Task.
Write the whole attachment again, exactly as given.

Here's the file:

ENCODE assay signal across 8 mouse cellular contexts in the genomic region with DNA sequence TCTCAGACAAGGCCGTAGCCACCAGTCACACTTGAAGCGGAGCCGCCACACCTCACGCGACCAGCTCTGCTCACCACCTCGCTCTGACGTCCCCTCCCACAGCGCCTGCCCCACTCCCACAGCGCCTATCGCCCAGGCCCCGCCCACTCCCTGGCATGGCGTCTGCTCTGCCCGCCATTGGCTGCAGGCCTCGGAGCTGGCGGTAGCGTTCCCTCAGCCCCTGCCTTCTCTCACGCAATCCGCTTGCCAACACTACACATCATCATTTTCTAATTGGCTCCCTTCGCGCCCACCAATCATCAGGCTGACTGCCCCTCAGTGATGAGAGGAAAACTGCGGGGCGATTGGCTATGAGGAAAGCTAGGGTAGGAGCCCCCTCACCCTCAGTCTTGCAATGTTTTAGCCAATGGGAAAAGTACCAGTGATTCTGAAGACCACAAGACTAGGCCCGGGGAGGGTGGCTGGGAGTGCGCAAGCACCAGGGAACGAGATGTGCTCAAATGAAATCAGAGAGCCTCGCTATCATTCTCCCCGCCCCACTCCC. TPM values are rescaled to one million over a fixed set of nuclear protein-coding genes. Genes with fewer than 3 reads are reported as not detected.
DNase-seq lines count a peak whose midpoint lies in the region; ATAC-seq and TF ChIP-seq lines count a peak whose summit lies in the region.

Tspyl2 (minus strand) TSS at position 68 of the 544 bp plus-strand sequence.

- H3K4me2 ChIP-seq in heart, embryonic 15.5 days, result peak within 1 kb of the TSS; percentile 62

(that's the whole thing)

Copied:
ENCODE assay signal across 8 mouse cellular contexts in the genomic region with DNA sequence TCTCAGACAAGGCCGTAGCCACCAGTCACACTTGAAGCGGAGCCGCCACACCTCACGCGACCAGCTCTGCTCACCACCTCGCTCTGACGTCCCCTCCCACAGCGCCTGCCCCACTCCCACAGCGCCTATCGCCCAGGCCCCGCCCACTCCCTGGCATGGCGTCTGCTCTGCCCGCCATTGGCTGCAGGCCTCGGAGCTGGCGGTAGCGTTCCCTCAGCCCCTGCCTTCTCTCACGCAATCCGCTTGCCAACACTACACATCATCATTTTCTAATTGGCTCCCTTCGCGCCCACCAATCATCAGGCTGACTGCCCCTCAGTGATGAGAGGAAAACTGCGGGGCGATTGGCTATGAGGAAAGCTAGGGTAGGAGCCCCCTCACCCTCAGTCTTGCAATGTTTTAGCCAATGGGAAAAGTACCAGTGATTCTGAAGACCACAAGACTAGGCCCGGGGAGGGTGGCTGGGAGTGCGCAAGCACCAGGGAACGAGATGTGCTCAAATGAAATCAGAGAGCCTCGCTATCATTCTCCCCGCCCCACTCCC. TPM values are rescaled to one million over a fixed set of nuclear protein-coding genes. Genes with fewer than 3 reads are reported as not detected.
DNase-seq lines count a peak whose midpoint lies in the region; ATAC-seq and TF ChIP-seq lines count a peak whose summit lies in the region.

Tspyl2 (minus strand) TSS at position 68 of the 544 bp plus-strand sequence.

- H3K4me2 ChIP-seq in heart, embryonic 15.5 days, result peak within 1 kb of the TSS; percentile 62